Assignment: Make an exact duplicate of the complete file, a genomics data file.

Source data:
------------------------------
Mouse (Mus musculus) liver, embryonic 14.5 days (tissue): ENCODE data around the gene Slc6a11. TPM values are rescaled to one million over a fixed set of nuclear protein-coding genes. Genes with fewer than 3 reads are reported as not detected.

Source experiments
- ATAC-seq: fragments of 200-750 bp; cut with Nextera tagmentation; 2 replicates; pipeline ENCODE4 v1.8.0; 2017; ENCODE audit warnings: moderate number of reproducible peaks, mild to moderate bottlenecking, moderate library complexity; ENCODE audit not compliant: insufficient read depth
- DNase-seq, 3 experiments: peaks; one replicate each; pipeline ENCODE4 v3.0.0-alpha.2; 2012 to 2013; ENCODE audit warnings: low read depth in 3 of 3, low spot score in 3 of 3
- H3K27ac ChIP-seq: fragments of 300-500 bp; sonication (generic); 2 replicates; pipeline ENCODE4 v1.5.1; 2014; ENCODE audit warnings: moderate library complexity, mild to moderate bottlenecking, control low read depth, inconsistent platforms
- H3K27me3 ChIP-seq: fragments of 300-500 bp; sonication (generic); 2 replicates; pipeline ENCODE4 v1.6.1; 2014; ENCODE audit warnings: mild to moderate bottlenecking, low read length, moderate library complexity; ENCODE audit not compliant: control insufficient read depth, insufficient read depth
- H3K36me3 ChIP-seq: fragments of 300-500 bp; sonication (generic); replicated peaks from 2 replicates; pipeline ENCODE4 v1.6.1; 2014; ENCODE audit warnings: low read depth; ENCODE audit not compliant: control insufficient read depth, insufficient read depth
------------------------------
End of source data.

Mouse (Mus musculus) liver, embryonic 14.5 days (tissue): ENCODE data around the gene Slc6a11. TPM values are rescaled to one million over a fixed set of nuclear protein-coding genes. Genes with fewer than 3 reads are reported as not detected.

Source experiments
- ATAC-seq: fragments of 200-750 bp; cut with Nextera tagmentation; 2 replicates; pipeline ENCODE4 v1.8.0; 2017; ENCODE audit warnings: moderate number of reproducible peaks, mild to moderate bottlenecking, moderate library complexity; ENCODE audit not compliant: insufficient read depth
- DNase-seq, 3 experiments: peaks; one replicate each; pipeline ENCODE4 v3.0.0-alpha.2; 2012 to 2013; ENCODE audit warnings: low read depth in 3 of 3, low spot score in 3 of 3
- H3K27ac ChIP-seq: fragments of 300-500 bp; sonication (generic); 2 replicates; pipeline ENCODE4 v1.5.1; 2014; ENCODE audit warnings: moderate library complexity, mild to moderate bottlenecking, control low read depth, inconsistent platforms
- H3K27me3 ChIP-seq: fragments of 300-500 bp; sonication (generic); 2 replicates; pipeline ENCODE4 v1.6.1; 2014; ENCODE audit warnings: mild to moderate bottlenecking, low read length, moderate library complexity; ENCODE audit not compliant: control insufficient read depth, insufficient read depth
- H3K36me3 ChIP-seq: fragments of 300-500 bp; sonication (generic); replicated peaks from 2 replicates; pipeline ENCODE4 v1.6.1; 2014; ENCODE audit warnings: low read depth; ENCODE audit not compliant: control insufficient read depth, insufficient read depth